· Thompson o. Boisselier, 114 U.S. 11, 1884; Gardner o. Herz, 118 U.S. 191, 1885.

9 Pearce 0. Mulford, 102 U. S. 112, 1880; Atlantic Works v. Brady, 107 U.S. 199, 1882: Slawson o. Railroad Co. 107 U. S. 649, 1882; Morris o. McMillin, 112 U. S. 247, 1884; Hollister v. Benedict Mfg. Co. 113 U. S. 59, 1885; Stephenson v. Railroad Co. 114 U. S. 149, 1885; Mun. son o. New York City, 124 U. S. 601, 1888; Pattee Plow Co. v. Kingman & Co. 129 U. S. 294, 1888.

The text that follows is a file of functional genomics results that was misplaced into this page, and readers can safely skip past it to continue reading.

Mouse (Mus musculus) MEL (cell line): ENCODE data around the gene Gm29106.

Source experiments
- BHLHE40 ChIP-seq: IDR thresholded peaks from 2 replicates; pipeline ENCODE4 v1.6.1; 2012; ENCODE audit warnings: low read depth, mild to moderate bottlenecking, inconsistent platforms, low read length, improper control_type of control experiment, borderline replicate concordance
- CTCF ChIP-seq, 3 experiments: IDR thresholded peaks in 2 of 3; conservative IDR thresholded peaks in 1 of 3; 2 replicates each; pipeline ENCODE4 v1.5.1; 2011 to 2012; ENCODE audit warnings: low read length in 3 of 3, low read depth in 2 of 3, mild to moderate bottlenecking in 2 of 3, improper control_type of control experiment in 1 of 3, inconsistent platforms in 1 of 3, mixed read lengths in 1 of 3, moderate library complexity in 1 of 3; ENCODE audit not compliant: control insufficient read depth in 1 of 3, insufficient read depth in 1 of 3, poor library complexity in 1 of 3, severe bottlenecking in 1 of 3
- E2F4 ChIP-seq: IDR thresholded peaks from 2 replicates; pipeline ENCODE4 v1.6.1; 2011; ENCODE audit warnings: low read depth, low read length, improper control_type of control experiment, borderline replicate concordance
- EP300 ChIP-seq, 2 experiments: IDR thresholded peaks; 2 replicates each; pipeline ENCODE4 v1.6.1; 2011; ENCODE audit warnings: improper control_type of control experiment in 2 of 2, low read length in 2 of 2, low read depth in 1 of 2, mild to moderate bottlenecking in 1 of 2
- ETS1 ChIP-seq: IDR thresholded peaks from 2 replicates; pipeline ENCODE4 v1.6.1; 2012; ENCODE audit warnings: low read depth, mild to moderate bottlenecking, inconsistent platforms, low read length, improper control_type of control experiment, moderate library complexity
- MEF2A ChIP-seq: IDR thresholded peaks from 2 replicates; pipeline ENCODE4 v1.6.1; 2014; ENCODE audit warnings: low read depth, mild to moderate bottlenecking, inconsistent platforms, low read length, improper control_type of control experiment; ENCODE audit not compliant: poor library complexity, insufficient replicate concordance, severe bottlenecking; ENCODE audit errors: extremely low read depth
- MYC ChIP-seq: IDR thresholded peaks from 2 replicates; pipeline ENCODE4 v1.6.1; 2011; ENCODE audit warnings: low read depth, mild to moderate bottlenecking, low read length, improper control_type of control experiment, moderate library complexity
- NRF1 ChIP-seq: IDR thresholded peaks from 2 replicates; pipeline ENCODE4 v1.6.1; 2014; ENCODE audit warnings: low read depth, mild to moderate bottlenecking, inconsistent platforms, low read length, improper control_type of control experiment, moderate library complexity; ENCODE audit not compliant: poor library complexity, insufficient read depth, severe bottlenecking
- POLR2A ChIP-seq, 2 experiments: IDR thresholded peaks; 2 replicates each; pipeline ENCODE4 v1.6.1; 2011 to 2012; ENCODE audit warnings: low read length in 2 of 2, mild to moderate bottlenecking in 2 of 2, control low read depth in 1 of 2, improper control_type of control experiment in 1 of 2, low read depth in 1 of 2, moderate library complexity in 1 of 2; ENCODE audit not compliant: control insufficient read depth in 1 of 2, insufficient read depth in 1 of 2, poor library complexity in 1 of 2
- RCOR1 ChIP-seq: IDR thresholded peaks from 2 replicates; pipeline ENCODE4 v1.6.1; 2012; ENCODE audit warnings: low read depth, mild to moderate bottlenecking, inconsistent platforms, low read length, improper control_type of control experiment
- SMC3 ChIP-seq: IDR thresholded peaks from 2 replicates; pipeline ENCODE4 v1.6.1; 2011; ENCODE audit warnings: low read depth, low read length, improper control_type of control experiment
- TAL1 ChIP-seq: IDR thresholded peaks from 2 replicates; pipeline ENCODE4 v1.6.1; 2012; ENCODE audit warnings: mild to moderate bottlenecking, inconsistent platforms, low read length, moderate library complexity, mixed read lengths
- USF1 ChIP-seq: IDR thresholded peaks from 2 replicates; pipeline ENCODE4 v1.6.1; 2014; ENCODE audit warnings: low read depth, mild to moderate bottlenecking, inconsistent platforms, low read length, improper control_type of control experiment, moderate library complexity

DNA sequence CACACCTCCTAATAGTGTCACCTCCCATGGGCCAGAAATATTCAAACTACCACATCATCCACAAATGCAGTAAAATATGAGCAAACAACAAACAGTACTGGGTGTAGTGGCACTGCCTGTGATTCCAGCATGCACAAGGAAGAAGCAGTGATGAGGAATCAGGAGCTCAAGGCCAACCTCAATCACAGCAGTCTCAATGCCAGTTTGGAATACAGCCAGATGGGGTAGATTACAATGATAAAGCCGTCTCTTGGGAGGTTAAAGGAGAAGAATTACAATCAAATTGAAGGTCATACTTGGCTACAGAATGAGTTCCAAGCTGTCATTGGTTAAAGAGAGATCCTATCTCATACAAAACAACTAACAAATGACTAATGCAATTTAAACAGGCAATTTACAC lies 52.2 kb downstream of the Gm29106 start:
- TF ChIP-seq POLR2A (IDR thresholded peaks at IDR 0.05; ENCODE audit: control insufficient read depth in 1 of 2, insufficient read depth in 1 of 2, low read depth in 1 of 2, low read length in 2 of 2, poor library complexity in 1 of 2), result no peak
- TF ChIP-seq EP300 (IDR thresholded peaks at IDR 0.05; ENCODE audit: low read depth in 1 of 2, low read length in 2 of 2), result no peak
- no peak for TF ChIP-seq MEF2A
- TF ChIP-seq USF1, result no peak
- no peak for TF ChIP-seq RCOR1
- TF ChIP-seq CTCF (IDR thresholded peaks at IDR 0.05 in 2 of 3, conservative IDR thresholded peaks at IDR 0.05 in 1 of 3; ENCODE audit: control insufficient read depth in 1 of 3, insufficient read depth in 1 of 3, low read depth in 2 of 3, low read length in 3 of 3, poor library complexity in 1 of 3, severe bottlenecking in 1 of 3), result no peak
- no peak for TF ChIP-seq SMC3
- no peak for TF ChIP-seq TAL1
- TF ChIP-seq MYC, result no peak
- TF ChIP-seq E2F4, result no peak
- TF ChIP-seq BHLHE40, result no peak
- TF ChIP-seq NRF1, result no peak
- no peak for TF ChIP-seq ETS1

Odell, 18 Fed. Rep. 322, 1883; Osborn v. Judd, 29 Fed. Rep. 96, 1886; Meers v. Kelly, 31 Fed. Rep. 153, 1887; Untermeyer v. Freund, 37 Fed. Rep. 343, 1889.

Telephone Cases, 126 U. S. 535, 1888.

3 Western Electric Mfg. Co. 0.

5 Heath o. Hildreth, 1 McArthur's Patent Cases, 19, 1841; Screw Co. v. Sloan, 1 McArthur's Patent Cases, 210, 1853; In re Seeley, 1 McArthur's Patent Cases, 249, 1853; Chandler v. Ladd, 1 McArthur's Patent Cases, 493, 1857.